Nearly famous

How I was nearly the bass player in a chart-topping band!

At the tender age of 16, I took up the bass in preference to lead guitar.  I was OK at acoustic and rhythm but knew I was never going to be an electric guitar hero. (My excuse at the time was that my fingers were too short!)  I played bass and sang in a band with a group of lads at school – we were OK but never tested ourselves outside of my mate’s parents’ back room, so I don’t think we were ever going to achieve much.

At the time I did a Saturday job at a big department store in Guildford, and it was there that I became friendly with a lad called Ed, who was a couple of years older than me.  It soon became clear we were both aspiring musicians and Ed told me all about the band he was playing in, whose bassist had just quit. 

I enthusiastically agreed to go and audition for them at their regular practice session and, once there, had a ball jamming along on bass to their songs.  I think I may have even added some backing vocals.  They must have liked what I did because I was invited to join the band not long after that first evening.  The other band members were Howard on drums, Jonny on vocal, and Ed, who was a very capable electric guitarist and songwriter. 

All were a couple of years older than me, but we became pretty good mates and began to rehearse regularly together.  The band had an unusual name, “The Ellery Bops”, and played a lively new-wave post-punk style of music (this was 1978) with lots of energy and clashing chords.  I never did find out where that name came from though.

Anyway, Ed was (unlike me, it must be said) a confident young man, not scared to get on the phone and chase bookings.  He managed to get us quite a few gigs around the Guildford area and even a couple up in London.  We played in village halls, various pubs, at Surrey University students’ union, and even a couple of nightclubs. 

I recall once being quizzed about my age when playing at a nightclub in Guildford (which supposedly had a strict over-18s policy) and I answered that I was 18.  The guy clearly didn’t believe me but decided to let it go – those were the days before ID checks. 

It was all a lot of fun, though I recall a distinct lack of friendliness and disdain from the more established music community towards us kids at that time, though this was by no means universal.  There was for instance a lovely, friendly, and supportive guy called Dick Middleton, who had been a member of the 70’s band Mungo Jerry and ran his own music shop in Guildford.  I remember he opened his shop late one night to give me a bass guitar string when one of mine failed during the soundcheck for a gig – things like that live long in the memory and I’d love to buy Dick a drink one day.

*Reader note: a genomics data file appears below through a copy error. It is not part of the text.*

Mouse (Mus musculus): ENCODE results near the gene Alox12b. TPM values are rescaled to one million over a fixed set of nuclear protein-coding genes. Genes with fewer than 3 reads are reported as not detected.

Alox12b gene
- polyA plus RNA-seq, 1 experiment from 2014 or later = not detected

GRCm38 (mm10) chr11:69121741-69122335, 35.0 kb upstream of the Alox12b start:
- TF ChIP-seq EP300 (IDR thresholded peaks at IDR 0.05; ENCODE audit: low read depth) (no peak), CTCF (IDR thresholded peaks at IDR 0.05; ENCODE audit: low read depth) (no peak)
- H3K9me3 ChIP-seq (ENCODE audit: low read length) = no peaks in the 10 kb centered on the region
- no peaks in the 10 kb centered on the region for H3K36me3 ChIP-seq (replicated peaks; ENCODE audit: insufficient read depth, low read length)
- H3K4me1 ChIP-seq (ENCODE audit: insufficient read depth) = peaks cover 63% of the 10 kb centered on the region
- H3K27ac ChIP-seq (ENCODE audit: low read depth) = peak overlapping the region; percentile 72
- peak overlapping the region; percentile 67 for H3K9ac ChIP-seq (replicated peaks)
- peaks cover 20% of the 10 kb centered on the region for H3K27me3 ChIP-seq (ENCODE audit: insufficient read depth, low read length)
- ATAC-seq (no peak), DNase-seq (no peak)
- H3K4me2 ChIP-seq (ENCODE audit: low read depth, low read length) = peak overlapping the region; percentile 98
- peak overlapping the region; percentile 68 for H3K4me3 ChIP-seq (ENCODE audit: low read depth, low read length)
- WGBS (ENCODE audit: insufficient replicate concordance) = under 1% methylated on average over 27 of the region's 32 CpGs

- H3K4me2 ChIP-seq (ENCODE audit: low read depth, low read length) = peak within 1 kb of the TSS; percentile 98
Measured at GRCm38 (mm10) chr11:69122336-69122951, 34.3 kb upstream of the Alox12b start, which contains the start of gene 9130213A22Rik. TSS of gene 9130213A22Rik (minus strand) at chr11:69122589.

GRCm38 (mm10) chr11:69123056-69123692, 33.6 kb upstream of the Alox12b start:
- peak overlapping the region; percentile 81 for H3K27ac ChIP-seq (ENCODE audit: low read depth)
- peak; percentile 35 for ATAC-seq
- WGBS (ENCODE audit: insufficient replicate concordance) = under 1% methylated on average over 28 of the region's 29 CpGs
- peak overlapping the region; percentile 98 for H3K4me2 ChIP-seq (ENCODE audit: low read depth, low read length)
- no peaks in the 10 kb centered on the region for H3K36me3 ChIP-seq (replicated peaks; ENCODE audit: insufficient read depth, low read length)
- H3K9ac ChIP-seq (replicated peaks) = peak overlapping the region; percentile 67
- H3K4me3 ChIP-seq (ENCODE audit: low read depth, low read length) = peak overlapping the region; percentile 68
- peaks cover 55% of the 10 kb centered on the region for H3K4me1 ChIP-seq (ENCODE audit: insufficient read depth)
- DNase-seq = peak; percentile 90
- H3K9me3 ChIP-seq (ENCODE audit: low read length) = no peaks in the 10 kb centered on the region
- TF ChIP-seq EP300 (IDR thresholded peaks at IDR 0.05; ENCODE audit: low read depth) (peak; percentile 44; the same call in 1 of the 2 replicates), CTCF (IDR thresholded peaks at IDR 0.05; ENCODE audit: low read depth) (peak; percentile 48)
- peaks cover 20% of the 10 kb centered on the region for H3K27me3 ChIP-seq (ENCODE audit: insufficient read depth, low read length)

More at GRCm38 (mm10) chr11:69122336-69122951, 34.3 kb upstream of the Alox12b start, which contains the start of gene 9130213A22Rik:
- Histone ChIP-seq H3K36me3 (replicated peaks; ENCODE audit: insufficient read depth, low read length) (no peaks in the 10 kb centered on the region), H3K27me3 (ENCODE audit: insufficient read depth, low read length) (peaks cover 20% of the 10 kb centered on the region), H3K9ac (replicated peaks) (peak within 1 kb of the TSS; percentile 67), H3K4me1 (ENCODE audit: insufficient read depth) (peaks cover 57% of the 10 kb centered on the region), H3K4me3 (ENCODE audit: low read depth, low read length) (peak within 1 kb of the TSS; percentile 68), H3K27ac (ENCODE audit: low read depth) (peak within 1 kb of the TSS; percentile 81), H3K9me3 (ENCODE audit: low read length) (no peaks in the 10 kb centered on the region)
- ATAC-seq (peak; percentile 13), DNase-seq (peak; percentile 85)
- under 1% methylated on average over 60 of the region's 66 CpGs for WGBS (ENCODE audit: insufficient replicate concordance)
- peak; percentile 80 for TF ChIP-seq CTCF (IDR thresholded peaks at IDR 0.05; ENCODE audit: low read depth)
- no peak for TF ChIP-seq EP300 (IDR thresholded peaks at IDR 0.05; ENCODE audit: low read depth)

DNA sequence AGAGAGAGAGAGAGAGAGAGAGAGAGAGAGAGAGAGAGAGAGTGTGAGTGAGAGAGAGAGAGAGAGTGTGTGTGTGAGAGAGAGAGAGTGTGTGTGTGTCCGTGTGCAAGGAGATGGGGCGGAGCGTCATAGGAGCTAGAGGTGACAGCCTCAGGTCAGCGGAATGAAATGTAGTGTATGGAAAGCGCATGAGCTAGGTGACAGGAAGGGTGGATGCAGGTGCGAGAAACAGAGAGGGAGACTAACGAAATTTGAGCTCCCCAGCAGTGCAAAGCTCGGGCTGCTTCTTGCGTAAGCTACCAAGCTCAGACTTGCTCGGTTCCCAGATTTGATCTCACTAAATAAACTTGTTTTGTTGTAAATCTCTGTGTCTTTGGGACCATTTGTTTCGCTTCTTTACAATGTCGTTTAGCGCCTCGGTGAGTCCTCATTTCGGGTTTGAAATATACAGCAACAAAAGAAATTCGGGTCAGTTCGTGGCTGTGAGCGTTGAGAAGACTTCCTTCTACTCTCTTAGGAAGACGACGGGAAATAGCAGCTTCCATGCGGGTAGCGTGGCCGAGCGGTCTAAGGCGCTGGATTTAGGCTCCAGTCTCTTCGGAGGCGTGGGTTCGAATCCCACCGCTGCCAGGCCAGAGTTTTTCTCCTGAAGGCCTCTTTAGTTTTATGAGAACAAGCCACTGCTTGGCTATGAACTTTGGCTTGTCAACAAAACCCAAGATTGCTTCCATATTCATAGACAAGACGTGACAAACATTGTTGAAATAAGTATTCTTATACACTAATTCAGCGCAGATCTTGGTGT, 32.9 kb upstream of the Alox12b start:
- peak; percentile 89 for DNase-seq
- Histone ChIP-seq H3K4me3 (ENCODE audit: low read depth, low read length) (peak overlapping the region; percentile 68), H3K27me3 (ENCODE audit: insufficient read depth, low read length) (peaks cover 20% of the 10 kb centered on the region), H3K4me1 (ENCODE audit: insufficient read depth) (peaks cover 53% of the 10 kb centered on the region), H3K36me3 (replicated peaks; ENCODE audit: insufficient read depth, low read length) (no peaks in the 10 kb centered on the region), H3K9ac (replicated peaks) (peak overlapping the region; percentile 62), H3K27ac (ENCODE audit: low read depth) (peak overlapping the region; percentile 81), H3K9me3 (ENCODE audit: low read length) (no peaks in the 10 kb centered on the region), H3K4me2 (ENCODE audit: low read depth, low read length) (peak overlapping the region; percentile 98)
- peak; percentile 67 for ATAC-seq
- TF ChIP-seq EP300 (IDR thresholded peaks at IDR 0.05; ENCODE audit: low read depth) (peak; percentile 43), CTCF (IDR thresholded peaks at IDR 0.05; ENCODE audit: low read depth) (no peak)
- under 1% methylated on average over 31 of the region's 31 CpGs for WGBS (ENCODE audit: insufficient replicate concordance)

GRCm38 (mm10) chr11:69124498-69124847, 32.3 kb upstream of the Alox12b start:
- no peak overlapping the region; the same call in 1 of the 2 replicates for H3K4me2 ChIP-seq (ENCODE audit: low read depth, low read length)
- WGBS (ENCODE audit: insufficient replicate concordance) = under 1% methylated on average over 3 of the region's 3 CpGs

But many of the older musicians and sound engineers in clubs and pubs, who had been there, seen it, done it, and got the T-shirt, could be a bit derisive and condescending.  I can, hand on heart, say that I have never been like that with any younger musicians myself (even if I don’t like their music), and I can’t comprehend why anyone would want to be.

The highlight of my time with the Bops was when we featured in the local paper, The Surrey Advertiser.  There was a big photo of us under the headline: “The Ellery Bops, oh so pretty but certainly not vacant”, and a transcript of an interview we’d done with their ace reporter.   There was also talk around the Guildford music circuit that we had one of the best rhythm sections around – that would have meant Howard and me, though undoubtedly more him than me.  He was a top drummer who worked hard at his craft and I was an OK bassist who did just enough to get by.

I’m afraid that as I was so young and clueless I messed up what might perhaps have been great opportunities for me.  I never really bought into the band properly; I was just along for the ride, unlike Ed and Howard who were gifted with vision and drive as well as their musical talents.  I still insisted on playing old 50s style rock n roll with another nowhere band, as well as playing covers with my old schoolmates, so my commitment and heart weren’t in it.  It was actually then not a complete surprise when Ed phoned me one evening to let me know that the band had agreed to break up.  (It didn’t even occur to me to ask why I hadn’t been in on that decision!)

At one of our last Guildford gigs before the split, the Bops had been on the same bill as another local band called the Vapors, who we all agreed was excellent.  A few months after the demise of the Bops I was surprised to learn that Ed and Howard were now members of the Vapors and they had been signed to a record label.  Indeed, shortly after this the Vapors’ had a chart hit with “Turning Japanese”, which is still popular today.  I don’t suppose really I would ever have been a part of the Vapors line-up as they had their own excellent bassist, but I might have at least kept myself in contention had I been more committed.

I’m afraid that I must confess here: before the age of Google, when it was difficult for anyone to check the veracity of stories they were told, I used to tell people that I had been the bassist in the Vapors, but before they actually became the Vapors…..  this was, of course, a brazen fib, of which I am deeply ashamed.  Once Google came along and people were able to find out with a few clicks that I never actually featured in the Vapors at all, I have had to be rather more truthful with my story.

Anyway, that is the true (honest!) story of how I was nearly a member of a chart-topping band.  Still, no regrets eh….?

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